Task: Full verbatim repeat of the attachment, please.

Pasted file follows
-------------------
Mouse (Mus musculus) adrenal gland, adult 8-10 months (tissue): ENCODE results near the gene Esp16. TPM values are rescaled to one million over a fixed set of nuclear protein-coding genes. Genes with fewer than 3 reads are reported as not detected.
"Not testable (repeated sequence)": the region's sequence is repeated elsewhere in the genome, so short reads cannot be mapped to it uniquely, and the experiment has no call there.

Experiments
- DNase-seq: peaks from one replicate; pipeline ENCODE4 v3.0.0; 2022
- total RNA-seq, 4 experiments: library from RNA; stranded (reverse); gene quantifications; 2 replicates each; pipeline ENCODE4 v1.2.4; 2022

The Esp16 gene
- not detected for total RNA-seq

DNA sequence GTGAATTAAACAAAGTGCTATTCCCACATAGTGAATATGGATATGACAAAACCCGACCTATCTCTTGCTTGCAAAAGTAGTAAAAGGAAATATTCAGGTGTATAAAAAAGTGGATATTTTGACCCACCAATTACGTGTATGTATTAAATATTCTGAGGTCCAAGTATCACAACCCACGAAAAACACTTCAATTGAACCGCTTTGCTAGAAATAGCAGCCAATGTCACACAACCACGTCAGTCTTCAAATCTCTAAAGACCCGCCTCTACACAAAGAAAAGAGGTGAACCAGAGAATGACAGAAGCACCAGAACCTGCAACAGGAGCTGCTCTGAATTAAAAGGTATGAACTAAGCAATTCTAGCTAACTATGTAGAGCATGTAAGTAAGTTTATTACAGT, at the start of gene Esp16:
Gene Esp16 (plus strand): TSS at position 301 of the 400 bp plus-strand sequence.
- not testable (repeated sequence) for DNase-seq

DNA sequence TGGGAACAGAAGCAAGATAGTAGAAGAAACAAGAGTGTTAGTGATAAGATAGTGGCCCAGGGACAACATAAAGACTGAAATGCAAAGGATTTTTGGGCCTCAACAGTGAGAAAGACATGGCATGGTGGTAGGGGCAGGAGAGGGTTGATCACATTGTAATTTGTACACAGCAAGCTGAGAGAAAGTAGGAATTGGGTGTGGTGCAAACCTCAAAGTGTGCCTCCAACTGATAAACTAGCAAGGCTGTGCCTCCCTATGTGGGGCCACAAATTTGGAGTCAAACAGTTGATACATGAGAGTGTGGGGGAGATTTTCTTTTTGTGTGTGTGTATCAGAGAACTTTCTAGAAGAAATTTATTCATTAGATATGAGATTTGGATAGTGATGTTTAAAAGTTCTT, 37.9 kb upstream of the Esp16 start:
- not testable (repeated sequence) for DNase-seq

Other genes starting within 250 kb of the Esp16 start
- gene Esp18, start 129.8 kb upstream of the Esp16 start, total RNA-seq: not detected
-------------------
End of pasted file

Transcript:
Mouse (Mus musculus) adrenal gland, adult 8-10 months (tissue): ENCODE results near the gene Esp16. TPM values are rescaled to one million over a fixed set of nuclear protein-coding genes. Genes with fewer than 3 reads are reported as not detected.
"Not testable (repeated sequence)": the region's sequence is repeated elsewhere in the genome, so short reads cannot be mapped to it uniquely, and the experiment has no call there.

Experiments
- DNase-seq: peaks from one replicate; pipeline ENCODE4 v3.0.0; 2022
- total RNA-seq, 4 experiments: library from RNA; stranded (reverse); gene quantifications; 2 replicates each; pipeline ENCODE4 v1.2.4; 2022

The Esp16 gene
- not detected for total RNA-seq

DNA sequence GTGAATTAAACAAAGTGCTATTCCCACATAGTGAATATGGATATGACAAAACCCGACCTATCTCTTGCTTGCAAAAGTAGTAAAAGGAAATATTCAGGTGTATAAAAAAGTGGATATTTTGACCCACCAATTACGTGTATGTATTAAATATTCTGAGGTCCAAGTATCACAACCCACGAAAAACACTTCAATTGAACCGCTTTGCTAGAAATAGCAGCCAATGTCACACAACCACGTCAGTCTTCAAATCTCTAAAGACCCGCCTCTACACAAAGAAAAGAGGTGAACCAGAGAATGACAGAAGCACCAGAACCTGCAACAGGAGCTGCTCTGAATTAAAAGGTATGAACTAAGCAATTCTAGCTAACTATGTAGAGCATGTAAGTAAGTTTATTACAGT, at the start of gene Esp16:
Gene Esp16 (plus strand): TSS at position 301 of the 400 bp plus-strand sequence.
- not testable (repeated sequence) for DNase-seq

DNA sequence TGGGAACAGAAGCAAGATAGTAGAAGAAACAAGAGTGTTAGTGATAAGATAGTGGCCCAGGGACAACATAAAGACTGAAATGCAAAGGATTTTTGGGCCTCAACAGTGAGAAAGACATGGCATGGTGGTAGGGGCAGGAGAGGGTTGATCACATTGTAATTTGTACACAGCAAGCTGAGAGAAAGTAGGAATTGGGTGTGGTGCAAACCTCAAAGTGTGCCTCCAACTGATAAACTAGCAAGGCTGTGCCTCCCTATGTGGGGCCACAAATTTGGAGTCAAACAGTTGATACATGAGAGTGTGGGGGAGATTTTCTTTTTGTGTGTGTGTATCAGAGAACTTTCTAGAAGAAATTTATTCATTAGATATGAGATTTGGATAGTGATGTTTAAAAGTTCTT, 37.9 kb upstream of the Esp16 start:
- not testable (repeated sequence) for DNase-seq

Other genes starting within 250 kb of the Esp16 start
- gene Esp18, start 129.8 kb upstream of the Esp16 start, total RNA-seq: not detected